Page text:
During a week in which, in the US, partisan polarisation about what the Rule of Law requires scaled new heights, with President Trump's acquittal by a 52-48 majority in the Senate, here in the UK there was a welcome example of cross-party agreement about the importance of the Rule of Law when responding to terrorist attacks such as the stabbings that took place on Streatham High Road last weekend.
"It is important to remember that we in this country stand for the rule of law and due process. That is what marks us out as different from those who rely on the bullet and the bomb—those who use indiscriminate and arbitrary means and methods to impose their will on us. If we stand for nothing else, we have to stand for the rule of law. That makes us better than them, it makes us different and it means that we have something worth defending."
So said the Lord Chancellor and Secretary of State for Justice, Rt Hon Robert Buckland QC MP, in The House of Commons this week, announcing the Government's proposed response to the knife attack in Streatham. The statement should be taken as earnest of this Lord Chancellor's intent: he will take very seriously his statutory duty to ensure that the Rule of Law is upheld within Cabinet and across Government. The proof will lie in the substance of the laws brought forward, and the Government's willingness to amend them if Rule of Law scrutiny demonstrates that necessity.
In the wake of two similar attacks by individuals recently released from prison under automatic early release laws, the Government is right to look again at whether our legal framework provides the adequate protection of our right to life that the Rule of Law requires. If not, the law must be changed. However, as the Lord Chancellor acknowledges, the change must itself be consistent with the Rule of Law and Parliament must be allowed to do its job of rigorously scrutinising the legal change to ascertain whether it satisfies that requirement.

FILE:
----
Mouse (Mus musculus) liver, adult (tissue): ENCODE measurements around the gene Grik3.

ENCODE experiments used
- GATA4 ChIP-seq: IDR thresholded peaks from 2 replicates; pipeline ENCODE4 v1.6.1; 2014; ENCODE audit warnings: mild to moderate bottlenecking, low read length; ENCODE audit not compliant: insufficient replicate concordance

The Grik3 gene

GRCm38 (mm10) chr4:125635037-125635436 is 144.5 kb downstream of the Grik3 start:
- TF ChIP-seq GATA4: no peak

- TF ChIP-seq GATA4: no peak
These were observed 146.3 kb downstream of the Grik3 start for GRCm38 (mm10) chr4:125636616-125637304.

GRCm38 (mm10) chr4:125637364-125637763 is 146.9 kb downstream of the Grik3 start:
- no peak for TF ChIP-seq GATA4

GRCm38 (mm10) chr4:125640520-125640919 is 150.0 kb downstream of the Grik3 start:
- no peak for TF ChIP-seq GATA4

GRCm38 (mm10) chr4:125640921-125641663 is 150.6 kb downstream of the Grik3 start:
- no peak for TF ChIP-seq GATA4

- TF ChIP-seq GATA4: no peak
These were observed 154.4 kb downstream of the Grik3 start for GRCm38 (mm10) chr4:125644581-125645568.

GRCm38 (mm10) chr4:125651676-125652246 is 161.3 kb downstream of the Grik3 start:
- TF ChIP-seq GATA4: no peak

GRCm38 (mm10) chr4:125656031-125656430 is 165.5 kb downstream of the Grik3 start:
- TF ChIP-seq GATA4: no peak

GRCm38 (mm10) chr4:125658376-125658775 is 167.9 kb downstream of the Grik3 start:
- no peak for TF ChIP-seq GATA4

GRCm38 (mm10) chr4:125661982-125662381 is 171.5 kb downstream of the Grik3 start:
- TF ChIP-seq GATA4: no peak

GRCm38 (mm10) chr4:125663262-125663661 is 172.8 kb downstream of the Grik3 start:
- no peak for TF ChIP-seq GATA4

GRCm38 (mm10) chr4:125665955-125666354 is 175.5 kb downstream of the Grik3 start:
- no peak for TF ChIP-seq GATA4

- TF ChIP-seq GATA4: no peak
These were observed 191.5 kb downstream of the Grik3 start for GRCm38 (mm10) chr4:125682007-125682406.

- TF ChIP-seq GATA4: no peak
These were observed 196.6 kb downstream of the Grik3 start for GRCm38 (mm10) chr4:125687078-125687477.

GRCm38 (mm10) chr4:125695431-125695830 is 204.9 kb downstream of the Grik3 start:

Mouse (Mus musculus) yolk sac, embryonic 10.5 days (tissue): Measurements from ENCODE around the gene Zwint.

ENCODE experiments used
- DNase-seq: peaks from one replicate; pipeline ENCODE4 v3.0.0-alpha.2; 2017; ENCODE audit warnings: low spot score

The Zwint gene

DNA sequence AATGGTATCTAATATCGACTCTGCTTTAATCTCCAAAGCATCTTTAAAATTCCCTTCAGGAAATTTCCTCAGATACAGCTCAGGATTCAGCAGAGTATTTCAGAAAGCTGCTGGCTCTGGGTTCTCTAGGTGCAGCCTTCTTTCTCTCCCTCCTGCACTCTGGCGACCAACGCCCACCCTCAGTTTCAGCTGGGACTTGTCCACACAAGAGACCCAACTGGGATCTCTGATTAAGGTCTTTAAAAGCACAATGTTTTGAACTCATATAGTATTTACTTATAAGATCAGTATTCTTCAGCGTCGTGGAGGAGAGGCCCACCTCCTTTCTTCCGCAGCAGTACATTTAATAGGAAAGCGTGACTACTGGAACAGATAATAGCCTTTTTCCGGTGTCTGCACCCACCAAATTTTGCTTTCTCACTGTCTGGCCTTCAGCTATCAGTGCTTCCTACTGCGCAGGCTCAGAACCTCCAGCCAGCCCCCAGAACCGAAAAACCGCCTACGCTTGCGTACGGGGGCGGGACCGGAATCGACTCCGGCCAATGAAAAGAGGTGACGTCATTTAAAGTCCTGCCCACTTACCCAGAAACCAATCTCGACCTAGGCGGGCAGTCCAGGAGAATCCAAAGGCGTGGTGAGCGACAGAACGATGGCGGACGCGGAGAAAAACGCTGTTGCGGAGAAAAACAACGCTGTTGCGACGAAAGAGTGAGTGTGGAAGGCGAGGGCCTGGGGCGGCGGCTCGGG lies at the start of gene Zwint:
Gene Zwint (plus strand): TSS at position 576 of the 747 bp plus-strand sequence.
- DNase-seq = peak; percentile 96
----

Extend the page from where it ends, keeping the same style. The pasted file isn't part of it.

The Government proposes to respond to these recent attacks by ending automatic release for terrorist offenders and extending the period served before being eligible for release from one half to two thirds of their sentence, including for serving offenders. Immediate assertions that such a response is manifestly unlawful are over hasty. Equally unhelpful are suggestions, thought to emanate from Government sources, that any questioning of the Government's response must be from out of touch lawyers who should not interfere with democratic law-making. Measures such as these require cool-headed, dispassionate and rigorous scrutiny by independent experts, so that the political process, where ultimately these issues must be resolved, is fully informed about how laws cohere with our fundamental constitutional values.
How the Government responds to the recent terrorist attacks on our streets will be an important test of its commitment to the Rule of Law, and when its Bill is published next week we look forward to reporting on it, as a contribution to the rigorous, independent scrutiny it will require.
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